Jinkins v. Jinkins, 522 S.W.3d 771 (Tex. App.—Houston [1st Dist.] 2017, no pet.).




A dispute arose between full siblings and half siblings over the ownership of certain land. The full siblings claimed that upon their mother’s death, the property passed into a trust which was solely for their benefit. The half siblings (children of step-mother) claim that the property was owned by their father (the father of all the siblings) until his death fifty years later and passed to all siblings equally under the terms of his will. The trial court examined the documents and the complex transactions that occurred for over half a century and concluded that the disputed property passed under the father’s will to all four of his children equally. The full siblings appealed.


The appellate court reversed. The court explained that the property indeed passed into the trust when the full siblings’ mother died and thus the property belongs solely to them. To reach this result, the court had to engage in some very sophisticated estate and future interest discussion which will demonstrate to my students that the time we spend on these issues in class is important and not merely an academic exercise.


The disputed property was originally held in the paternal grandparents’ trust. The father was the remainder beneficiary of this trust. The joint will of the full siblings’ mother allegedly transferred this property into the trust before the last grandparent died. The court determined that the remainder interest was vested (father was born, ascertained, and no conditions precedent existed to his taking other than the natural expiration of the life estate) and thus was transferable.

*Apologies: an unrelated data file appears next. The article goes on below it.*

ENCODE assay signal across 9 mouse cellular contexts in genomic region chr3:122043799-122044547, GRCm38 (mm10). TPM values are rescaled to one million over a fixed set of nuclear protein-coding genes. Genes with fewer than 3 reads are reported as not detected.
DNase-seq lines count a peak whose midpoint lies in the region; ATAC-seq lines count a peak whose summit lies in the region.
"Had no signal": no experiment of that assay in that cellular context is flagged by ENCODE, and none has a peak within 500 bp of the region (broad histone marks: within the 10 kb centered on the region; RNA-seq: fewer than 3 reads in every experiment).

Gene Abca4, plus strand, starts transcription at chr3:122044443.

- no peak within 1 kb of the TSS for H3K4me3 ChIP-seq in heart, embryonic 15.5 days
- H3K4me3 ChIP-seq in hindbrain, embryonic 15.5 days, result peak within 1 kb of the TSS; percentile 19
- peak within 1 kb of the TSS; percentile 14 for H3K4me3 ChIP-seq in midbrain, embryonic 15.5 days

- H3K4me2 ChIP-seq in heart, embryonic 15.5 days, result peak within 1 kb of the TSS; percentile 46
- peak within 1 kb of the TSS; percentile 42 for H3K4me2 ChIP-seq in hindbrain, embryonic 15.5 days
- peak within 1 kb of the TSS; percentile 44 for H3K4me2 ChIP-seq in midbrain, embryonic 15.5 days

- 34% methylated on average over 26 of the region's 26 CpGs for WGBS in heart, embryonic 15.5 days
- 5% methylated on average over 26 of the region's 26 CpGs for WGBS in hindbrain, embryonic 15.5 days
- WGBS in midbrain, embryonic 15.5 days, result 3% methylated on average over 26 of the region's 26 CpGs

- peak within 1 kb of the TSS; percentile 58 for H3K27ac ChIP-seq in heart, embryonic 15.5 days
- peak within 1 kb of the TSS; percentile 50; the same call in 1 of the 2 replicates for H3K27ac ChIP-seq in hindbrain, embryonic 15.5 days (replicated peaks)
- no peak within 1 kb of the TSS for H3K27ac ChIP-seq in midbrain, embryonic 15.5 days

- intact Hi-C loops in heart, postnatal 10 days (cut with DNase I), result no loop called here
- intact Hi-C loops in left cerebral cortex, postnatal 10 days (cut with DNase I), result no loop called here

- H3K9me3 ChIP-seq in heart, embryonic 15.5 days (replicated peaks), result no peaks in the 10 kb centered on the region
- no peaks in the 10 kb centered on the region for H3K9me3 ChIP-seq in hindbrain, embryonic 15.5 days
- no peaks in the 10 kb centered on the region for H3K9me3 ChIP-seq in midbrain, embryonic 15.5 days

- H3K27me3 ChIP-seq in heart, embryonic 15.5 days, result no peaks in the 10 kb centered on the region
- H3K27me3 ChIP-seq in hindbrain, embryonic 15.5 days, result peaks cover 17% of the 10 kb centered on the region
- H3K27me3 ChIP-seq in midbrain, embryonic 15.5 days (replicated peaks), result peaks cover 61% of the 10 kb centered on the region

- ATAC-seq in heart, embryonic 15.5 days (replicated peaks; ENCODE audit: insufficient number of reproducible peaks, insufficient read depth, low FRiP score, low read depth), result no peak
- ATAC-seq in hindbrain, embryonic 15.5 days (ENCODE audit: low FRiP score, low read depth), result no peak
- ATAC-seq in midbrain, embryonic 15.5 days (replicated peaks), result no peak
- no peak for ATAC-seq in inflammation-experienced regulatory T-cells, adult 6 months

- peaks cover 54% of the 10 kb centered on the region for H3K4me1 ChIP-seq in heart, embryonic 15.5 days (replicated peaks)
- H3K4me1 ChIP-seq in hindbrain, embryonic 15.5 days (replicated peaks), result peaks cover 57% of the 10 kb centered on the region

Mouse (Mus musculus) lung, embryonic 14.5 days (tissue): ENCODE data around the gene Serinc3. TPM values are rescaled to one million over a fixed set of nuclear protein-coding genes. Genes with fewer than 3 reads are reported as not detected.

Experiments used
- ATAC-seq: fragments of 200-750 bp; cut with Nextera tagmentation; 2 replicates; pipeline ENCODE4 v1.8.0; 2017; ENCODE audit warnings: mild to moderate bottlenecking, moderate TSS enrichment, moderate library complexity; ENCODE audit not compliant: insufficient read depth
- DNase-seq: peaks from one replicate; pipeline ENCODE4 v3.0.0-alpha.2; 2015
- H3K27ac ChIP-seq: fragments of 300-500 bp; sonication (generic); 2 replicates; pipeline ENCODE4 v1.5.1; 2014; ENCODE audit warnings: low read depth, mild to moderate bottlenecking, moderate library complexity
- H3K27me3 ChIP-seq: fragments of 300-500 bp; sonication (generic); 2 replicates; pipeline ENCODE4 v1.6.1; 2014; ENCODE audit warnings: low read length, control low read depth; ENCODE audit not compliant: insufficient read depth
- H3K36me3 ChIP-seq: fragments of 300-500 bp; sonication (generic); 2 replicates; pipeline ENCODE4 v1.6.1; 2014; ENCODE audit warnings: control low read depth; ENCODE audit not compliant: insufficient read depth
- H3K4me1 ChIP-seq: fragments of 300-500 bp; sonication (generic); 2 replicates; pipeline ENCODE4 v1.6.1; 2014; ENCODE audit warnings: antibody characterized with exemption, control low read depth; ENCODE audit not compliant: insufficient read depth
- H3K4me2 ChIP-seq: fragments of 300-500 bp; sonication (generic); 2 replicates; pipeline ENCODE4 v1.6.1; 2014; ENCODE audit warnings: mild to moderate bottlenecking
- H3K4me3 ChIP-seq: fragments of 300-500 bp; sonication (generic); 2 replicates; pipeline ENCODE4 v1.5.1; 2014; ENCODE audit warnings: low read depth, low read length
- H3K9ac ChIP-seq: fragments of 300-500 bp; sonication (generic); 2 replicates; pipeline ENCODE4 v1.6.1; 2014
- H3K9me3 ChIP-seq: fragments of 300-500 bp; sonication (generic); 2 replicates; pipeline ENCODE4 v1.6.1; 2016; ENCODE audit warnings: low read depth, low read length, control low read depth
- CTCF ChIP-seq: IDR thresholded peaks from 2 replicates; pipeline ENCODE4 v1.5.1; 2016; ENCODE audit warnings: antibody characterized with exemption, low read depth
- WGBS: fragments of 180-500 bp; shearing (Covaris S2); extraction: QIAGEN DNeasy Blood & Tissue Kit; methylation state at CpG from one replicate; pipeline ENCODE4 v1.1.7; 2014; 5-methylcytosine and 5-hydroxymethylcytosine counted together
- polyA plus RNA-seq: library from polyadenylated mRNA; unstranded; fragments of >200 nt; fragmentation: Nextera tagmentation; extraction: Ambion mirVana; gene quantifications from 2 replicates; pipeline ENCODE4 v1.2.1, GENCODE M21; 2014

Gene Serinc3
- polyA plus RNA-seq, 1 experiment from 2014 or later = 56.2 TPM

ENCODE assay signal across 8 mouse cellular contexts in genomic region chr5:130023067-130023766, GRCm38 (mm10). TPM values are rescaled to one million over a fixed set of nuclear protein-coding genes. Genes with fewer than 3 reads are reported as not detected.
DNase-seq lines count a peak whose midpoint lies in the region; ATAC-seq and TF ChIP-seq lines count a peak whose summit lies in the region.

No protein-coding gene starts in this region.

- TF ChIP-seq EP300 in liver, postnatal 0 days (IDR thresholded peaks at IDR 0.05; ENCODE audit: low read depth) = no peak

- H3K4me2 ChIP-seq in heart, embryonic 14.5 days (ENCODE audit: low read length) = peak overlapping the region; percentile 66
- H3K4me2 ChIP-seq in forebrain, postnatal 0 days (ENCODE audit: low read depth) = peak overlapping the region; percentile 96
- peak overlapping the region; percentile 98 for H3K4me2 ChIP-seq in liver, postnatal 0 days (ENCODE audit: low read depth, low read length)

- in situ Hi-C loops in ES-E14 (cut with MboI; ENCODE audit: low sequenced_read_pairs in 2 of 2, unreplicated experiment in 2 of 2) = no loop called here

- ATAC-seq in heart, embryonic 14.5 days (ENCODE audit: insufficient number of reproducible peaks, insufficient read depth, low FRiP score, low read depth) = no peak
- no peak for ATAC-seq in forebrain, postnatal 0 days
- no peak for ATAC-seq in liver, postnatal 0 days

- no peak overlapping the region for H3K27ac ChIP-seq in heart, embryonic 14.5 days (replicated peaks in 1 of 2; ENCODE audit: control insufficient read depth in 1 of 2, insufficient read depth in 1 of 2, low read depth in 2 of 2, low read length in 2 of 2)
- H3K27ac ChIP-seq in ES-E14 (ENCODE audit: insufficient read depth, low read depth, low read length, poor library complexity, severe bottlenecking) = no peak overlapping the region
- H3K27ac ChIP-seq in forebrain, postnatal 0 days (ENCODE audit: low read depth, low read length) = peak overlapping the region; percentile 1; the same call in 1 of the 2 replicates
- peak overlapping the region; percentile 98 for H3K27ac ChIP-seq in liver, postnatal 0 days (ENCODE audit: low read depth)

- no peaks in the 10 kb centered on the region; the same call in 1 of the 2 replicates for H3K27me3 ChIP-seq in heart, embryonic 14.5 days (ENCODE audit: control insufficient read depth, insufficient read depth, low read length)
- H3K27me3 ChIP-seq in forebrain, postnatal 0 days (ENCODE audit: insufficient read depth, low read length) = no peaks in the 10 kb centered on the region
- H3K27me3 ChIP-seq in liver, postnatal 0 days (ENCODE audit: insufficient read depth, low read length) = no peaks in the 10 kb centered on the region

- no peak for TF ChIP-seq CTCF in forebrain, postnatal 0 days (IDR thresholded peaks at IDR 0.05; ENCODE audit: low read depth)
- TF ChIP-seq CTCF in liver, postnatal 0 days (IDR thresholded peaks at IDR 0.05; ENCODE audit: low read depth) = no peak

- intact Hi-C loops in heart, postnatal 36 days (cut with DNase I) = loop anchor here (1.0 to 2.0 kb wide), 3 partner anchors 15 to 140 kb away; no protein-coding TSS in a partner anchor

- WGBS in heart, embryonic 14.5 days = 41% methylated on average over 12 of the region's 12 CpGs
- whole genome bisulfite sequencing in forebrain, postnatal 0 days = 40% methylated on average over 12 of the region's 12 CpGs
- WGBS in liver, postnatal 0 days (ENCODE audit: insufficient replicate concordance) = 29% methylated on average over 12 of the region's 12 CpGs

The court next examined the joint will to determine if it acted to transfer the remainder interest of the surviving spouse (father) into the trust. The plain language of the joint will provided that upon the death of the first to die (the mother of the full siblings), all property subject to disposition by the surviving spouse (father) would pass into the trust. Since the father’s remainder interest was transferable, it passed into the trust solely for the benefit of the full siblings.


The court also rejected other more tenuous arguments of the half siblings such as that the father’s will revoked the irrevocable trust, the father had transferred property out of the trust so that it was no longer governed by the trust’s terms, the half siblings were entitled to share as pretermitted children despite being express beneficiaries of the father’s will, and the applicability of the two year will contest statute of limitations to bar the action.


Moral:  More straightforward estate planning strategies may reduce the need for resolving cases that use archaic techniques such as joint wills.